Situated at the crossroads of different cultures, religions and civilizations, Azerbaijan is traditionally a multinational, multicultural and multilingual country. The territory of modern Azerbaijan has always been inhabited by people of different religions and origins. Cultural diversity of Azerbaijan is a natural environment which was formed over centuries and millennia. Since antiquity this land was known as a bridge between Europe and Asia.
Azerbaijan became the center of cultural diversity after it became a part of the Silk Roads. The Silk Roads from China to Europe across Azerbaijan played an important role in the intercultural exchange in the region. As for the history of secularism in the modern sense, starting yet from early 19th century Azerbaijan saw the rise of a secular intelligentsia – enlighteners who called for a new Latin alphabet, issued first newspaper, founded first theatre plays, introduced first opera, opened first secular school for girls in the Eastern world. Their followers in the early 20th century introduced the most modern progressive values by creating the first Democratic Republic of Azerbaijan.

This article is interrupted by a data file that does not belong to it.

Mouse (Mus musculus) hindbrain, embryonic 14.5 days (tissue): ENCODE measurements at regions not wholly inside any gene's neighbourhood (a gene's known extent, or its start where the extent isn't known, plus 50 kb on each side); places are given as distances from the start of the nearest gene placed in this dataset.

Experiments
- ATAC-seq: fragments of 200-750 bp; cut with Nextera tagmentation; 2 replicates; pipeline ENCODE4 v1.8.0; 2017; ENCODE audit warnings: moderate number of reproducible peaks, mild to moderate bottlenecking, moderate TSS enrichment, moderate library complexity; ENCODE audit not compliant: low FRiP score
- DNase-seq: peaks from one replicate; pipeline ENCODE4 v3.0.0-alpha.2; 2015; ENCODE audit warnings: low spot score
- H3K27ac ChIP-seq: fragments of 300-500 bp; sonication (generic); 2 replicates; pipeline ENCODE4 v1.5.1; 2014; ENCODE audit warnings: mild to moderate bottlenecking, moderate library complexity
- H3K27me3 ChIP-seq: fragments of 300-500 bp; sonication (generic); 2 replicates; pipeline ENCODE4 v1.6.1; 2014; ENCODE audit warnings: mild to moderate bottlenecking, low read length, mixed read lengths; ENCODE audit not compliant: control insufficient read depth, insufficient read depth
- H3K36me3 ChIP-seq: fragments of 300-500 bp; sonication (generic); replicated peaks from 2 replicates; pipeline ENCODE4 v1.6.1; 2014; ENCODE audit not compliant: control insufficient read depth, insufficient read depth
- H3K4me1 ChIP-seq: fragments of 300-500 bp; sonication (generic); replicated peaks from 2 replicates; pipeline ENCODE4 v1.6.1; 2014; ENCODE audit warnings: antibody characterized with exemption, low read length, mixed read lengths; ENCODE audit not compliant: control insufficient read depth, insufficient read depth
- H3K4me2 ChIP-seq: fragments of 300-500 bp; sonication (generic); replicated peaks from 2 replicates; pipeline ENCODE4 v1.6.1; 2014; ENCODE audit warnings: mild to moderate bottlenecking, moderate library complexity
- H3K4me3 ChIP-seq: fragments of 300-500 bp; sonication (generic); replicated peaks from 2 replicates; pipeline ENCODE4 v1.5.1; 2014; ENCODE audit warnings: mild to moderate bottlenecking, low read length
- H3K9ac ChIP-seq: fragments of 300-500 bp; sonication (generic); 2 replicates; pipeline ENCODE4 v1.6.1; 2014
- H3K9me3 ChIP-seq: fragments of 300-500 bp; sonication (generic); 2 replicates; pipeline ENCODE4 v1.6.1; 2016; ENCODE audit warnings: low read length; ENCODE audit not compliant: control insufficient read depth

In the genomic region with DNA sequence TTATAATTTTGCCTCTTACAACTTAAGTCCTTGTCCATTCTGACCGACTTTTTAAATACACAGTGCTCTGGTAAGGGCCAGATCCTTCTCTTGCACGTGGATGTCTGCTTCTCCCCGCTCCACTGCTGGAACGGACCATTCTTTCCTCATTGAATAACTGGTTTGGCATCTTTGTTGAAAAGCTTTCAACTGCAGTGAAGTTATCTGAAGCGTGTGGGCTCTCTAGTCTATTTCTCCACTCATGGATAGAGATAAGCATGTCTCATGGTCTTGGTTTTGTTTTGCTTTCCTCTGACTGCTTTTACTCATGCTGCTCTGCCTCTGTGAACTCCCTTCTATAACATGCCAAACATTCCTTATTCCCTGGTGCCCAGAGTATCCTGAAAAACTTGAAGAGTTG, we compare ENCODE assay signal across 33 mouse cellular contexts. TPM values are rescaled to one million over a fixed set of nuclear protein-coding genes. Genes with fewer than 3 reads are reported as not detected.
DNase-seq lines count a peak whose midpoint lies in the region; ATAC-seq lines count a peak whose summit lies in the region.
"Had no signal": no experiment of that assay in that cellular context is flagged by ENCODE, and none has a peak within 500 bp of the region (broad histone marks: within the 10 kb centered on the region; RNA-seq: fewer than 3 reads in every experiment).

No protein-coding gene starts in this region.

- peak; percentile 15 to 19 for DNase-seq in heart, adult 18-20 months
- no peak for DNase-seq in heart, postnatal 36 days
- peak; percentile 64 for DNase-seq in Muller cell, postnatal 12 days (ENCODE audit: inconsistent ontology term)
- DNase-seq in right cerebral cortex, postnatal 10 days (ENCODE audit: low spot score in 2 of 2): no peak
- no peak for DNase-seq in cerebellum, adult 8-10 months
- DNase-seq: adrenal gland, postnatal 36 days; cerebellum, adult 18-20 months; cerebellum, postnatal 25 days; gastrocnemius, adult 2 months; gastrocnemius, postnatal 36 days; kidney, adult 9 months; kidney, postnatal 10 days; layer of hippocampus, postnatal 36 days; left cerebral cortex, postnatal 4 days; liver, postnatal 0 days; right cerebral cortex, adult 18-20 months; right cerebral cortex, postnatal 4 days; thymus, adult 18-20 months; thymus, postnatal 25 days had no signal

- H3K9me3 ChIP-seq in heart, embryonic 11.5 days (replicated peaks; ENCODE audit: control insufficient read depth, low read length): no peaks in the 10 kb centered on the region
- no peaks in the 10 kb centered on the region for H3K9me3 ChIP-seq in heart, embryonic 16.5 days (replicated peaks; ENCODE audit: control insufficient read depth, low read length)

Immediately after the 1st World War, in a very complicated political situation in Europe, Azerbaijan declared its independence on 28 May 1918. it was a first parliamentary democracy in all Muslim world. The first Republic guaranteed the equal political rights to all its citizens independently on their ethnic, religious, gender and any other identity. The voting right has been granted to all men and women, reached 18 years old. State power was represented by three branches – an independent parliament, the government and independent judiciary.